A lot of posts that promise you “how to be a better writer” will lodge several short tips at you, giving you surface-level advice such as “write every day” or “develop a routine”. This isn’t one of those posts.
I’m not against those posts. I think they’re beneficial. If you want to be a better writer, by all means, I think you should write. And the best way to write more is to schedule it, and build it into your routine.
But I think there’s more to it than that. And that’s where this post comes into play.
Instead, I’m going to teach you about something you may never have heard of before.
Let me start by telling you a story.
Sometimes writing just appears
I never knew I wanted to be a writer. It just sort of fell into my lap.
I was one of those kids that had no idea what I wanted to do in my life. But my Mom pushed to ensure I went to college. Her parents said no when she graduated high school, so for me, it wasn’t a question. I would go. End of discussion.
So I went and took all the basics, bobbing along, trying to figure out what to do with the rest of my life.
By the time I had to declare a major, I whined to my Dad: What should I do?
Go into business, he said. How about accounting, it’s a great career for a woman, he said. (It was the early 80s, after all. Parents still thought “male career” “female career” at that point.) So I declared accounting as my major, and started taking classes.
I hated it. Loathed it. Still loath accounting to this day. But because I had so many courses in business and accounting, I transitioned to a major in finance. It was the easiest way for me to complete my degree in four years.
And I dabbled in banking and finance for a number of years before moving into auditing. I didn’t really enjoy any of that either, but it did bring home a nice paycheck. And as part of my auditing job, we had to write reports. I’d gather research, produce finding reports, and roll it all up into a finalized analysis we issued to the client.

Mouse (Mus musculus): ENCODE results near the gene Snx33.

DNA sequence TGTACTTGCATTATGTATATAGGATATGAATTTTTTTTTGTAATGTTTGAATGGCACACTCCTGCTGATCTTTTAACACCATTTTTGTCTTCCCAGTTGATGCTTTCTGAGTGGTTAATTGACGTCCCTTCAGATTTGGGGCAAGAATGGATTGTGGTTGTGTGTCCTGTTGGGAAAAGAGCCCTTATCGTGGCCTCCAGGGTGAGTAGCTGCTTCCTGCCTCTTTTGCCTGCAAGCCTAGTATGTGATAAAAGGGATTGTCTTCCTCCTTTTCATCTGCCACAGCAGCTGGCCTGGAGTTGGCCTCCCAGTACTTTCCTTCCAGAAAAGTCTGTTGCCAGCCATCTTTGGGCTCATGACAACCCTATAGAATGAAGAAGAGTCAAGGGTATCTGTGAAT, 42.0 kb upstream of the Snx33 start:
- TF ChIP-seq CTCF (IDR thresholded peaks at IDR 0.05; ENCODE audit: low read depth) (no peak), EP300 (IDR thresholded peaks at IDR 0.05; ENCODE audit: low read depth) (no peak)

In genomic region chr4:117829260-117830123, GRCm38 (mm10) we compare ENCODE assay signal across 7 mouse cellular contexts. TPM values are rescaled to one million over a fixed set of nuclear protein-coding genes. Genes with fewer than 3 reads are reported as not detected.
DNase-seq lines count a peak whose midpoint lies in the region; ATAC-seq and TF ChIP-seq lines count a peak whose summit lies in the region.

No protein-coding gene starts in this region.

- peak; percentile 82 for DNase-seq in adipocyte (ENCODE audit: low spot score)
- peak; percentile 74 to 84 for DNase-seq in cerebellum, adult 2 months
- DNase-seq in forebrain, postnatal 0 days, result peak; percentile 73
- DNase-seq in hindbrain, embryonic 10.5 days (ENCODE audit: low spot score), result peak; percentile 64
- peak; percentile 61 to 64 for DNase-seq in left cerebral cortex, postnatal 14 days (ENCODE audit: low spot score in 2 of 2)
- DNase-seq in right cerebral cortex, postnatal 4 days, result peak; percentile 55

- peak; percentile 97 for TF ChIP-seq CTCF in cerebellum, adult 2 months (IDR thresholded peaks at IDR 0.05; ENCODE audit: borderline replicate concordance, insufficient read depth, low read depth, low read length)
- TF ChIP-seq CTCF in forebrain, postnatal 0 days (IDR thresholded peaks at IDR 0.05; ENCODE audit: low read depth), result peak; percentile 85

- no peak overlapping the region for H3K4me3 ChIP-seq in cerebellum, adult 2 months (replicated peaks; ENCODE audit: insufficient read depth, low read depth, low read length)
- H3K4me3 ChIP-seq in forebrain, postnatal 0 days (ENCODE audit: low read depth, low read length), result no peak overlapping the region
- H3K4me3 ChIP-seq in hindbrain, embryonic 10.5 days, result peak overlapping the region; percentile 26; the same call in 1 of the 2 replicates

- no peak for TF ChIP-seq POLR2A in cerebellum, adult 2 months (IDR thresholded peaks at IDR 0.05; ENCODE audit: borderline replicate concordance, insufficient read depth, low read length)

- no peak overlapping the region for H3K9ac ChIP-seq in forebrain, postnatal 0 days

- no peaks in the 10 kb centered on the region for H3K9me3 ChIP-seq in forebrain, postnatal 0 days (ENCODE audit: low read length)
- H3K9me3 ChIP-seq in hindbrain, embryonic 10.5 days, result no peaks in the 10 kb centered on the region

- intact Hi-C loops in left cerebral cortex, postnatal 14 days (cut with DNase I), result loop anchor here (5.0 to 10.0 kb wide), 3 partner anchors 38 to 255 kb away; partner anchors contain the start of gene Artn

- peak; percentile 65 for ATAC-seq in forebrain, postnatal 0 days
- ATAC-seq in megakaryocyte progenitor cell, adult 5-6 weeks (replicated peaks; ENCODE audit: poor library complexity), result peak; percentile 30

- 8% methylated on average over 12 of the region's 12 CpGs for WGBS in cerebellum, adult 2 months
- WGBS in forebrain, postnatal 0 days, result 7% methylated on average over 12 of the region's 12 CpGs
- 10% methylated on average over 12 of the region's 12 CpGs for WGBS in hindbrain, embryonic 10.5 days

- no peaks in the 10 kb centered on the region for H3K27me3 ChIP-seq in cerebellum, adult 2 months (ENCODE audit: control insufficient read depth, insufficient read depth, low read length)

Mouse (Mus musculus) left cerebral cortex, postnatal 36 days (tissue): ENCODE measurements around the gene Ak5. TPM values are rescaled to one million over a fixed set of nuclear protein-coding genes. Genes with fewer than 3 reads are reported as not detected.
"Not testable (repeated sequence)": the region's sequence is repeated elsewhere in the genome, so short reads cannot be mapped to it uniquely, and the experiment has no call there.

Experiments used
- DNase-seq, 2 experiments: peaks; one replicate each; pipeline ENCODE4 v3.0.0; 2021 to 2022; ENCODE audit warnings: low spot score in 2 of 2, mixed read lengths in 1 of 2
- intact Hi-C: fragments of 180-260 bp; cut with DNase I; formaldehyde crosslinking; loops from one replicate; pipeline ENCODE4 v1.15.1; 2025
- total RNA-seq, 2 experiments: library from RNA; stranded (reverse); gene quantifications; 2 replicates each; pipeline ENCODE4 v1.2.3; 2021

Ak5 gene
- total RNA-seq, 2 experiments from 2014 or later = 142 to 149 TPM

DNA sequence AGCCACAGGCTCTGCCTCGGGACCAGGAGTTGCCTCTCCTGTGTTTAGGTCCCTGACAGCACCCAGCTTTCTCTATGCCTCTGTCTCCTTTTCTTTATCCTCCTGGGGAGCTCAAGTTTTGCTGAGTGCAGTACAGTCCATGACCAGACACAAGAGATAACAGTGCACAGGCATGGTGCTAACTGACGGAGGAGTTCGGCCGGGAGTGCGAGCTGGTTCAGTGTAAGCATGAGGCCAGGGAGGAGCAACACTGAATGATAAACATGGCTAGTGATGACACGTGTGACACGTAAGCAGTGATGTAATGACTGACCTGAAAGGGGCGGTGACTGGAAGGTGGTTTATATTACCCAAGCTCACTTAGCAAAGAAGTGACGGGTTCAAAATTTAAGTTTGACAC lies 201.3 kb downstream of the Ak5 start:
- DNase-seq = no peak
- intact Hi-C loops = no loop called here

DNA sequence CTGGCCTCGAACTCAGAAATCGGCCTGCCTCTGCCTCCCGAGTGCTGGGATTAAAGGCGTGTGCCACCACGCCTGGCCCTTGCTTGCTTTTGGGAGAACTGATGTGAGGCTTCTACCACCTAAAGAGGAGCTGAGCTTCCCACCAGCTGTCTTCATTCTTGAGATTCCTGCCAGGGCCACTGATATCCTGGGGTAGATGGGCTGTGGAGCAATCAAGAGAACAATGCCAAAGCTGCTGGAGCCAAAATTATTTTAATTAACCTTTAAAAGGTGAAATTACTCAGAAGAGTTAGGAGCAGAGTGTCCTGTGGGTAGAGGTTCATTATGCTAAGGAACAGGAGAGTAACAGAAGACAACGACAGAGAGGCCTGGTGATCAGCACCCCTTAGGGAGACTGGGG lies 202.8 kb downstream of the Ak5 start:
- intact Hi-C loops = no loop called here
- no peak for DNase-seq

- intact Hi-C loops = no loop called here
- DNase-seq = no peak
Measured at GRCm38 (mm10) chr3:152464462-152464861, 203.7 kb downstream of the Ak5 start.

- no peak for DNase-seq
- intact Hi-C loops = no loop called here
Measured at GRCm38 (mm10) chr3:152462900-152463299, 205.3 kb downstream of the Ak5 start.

My boss was a stickler for writing, and I rewrote my work again and again, learning to produce exactly what he was looking for.
When I left the corporate lifestyle permanently for entrepreneurship, I quickly learned the art of soft selling. Even in the world before online marketing, we discovered that if we produced emotional marketing for our wedding photography business, it sold our product for us. Our clients usually came through our door, ready to sign on the dotted line, without us having to do any selling.
I learned it so well, I won awards for my marketing. A publisher contracted with me to write my first book. I picked up a column in the Denver Business Journal on small business marketing. I created one of the first website portals online – a blog – teaching business and marketing skills to photographers.
And through all of that, I discovered my love affair with writing.
Discover your voice
I recently listened to Neil Gaiman talk about writing. He spoke of the first time he submitted a work for publishing. He was young, with a chip on his shoulder, assuming he was a great writer. Being rejected again and again made him question everything.
Today, looking back, he can see his original work wasn’t very good. He hadn’t found his voice. Because finding your voice takes practice. You have to write, write, write, write, and write some more. When his kids were little, he found an old story and read it to them. Nestled deep within, he saw it – a tiny inkling of who he would become as a writer. His voice.
What does that mean? If you haven’t written for a long time, you might question it too.
I had no idea what a writing voice was when I wrote audit reports, or submitted my articles to the Denver Business Journal. I wrote. I followed a pattern that worked, and I created. I revised my work as I learned what my boss/editor wanted. I wrote for them, not for me.
Then I started writing books. And blog posts. I wrote more than a million words in 2019 alone. And in everything I write, I’m there. My voice shines through.
Think of your voice as you would a fingerprint. It’s so unique, that with just a short bit of writing, someone can tell it’s been written by you. Not only the words, but the style.
It’s your choice of words. It’s your sentence structure. It’s the way your paragraphs flow. It’s your thoughts. It’s your approach.
All rolled up into one.
How do you develop that?
You write! It’s what makes you, you!
Master the skills
Every job, every industry, every niche, everything you dive into, it’s your skillset that makes you better.
A house painter wouldn’t try and paint a room with a child’s paintbrush. They invest in the right tools.
A professional baseball player wouldn’t run in his street shoes. They invest in the right tools.
The same applies to a writer. If you want to write, you have to have the skills and the resources that make you better at your craft.